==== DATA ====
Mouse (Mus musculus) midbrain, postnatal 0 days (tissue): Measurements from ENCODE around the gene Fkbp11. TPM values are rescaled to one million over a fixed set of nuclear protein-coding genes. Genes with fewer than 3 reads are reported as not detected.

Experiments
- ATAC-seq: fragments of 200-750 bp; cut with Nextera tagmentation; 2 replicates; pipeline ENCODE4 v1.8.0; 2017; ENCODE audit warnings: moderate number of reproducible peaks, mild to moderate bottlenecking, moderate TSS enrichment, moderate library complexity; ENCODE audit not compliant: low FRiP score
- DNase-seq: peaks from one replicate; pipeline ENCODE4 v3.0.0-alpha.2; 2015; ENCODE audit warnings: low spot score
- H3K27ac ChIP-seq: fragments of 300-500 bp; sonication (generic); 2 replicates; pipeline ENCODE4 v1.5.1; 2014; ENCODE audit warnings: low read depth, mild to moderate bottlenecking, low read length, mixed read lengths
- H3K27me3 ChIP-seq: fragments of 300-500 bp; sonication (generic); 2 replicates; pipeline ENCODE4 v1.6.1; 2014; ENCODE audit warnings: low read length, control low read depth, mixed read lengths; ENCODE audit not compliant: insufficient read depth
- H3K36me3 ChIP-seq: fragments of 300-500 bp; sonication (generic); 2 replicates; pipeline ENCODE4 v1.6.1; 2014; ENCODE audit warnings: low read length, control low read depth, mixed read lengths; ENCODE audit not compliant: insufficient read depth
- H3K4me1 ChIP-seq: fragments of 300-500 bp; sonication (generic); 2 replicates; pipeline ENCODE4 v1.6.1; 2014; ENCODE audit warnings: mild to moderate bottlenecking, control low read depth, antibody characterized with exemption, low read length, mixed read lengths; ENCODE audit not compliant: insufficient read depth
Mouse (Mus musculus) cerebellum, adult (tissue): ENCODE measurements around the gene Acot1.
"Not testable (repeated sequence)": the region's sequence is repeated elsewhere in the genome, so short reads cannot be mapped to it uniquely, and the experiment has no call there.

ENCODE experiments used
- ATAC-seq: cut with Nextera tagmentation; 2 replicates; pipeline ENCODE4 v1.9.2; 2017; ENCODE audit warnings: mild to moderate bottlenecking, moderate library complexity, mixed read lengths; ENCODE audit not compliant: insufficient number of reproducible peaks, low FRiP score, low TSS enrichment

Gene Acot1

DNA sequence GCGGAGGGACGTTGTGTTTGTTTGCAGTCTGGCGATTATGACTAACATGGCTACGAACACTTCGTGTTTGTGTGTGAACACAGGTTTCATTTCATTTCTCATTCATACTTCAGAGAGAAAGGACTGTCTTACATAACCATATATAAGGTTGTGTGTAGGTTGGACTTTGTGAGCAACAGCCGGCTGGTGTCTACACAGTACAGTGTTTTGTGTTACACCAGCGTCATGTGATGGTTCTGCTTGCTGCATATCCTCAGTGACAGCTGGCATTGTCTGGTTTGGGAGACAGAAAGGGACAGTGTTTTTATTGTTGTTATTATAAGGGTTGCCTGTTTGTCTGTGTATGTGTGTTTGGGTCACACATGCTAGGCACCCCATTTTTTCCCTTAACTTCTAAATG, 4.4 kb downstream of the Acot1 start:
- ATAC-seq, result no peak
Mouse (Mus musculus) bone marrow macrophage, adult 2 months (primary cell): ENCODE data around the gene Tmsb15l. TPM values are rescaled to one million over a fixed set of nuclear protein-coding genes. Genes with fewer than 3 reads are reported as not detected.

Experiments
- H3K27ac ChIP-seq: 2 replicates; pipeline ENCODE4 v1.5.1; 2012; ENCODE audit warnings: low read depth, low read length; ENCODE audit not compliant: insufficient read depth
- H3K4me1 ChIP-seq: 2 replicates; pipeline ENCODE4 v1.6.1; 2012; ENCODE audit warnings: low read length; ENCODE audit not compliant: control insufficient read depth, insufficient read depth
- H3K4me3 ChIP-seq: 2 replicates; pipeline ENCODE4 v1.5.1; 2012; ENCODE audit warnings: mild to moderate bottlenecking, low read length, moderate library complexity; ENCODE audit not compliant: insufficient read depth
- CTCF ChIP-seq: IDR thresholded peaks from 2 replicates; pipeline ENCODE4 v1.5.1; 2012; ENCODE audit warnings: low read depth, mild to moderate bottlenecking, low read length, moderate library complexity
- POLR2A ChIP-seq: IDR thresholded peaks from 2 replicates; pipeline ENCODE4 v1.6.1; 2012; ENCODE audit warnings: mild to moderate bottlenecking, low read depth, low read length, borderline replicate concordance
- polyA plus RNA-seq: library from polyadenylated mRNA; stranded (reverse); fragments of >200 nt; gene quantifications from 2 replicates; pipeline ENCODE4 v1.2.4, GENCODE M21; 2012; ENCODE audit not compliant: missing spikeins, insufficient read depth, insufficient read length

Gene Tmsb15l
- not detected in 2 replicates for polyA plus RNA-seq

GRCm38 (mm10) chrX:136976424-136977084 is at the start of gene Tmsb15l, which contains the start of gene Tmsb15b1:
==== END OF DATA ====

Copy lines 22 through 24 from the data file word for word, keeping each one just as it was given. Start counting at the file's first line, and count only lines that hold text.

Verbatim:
- POLR2A ChIP-seq: IDR thresholded peaks from 2 replicates; pipeline ENCODE4 v1.6.1; 2012; ENCODE audit warnings: mild to moderate bottlenecking, low read depth, low read length, borderline replicate concordance
- polyA plus RNA-seq: library from polyadenylated mRNA; stranded (reverse); fragments of >200 nt; gene quantifications from 2 replicates; pipeline ENCODE4 v1.2.4, GENCODE M21; 2012; ENCODE audit not compliant: missing spikeins, insufficient read depth, insufficient read length

Gene Tmsb15l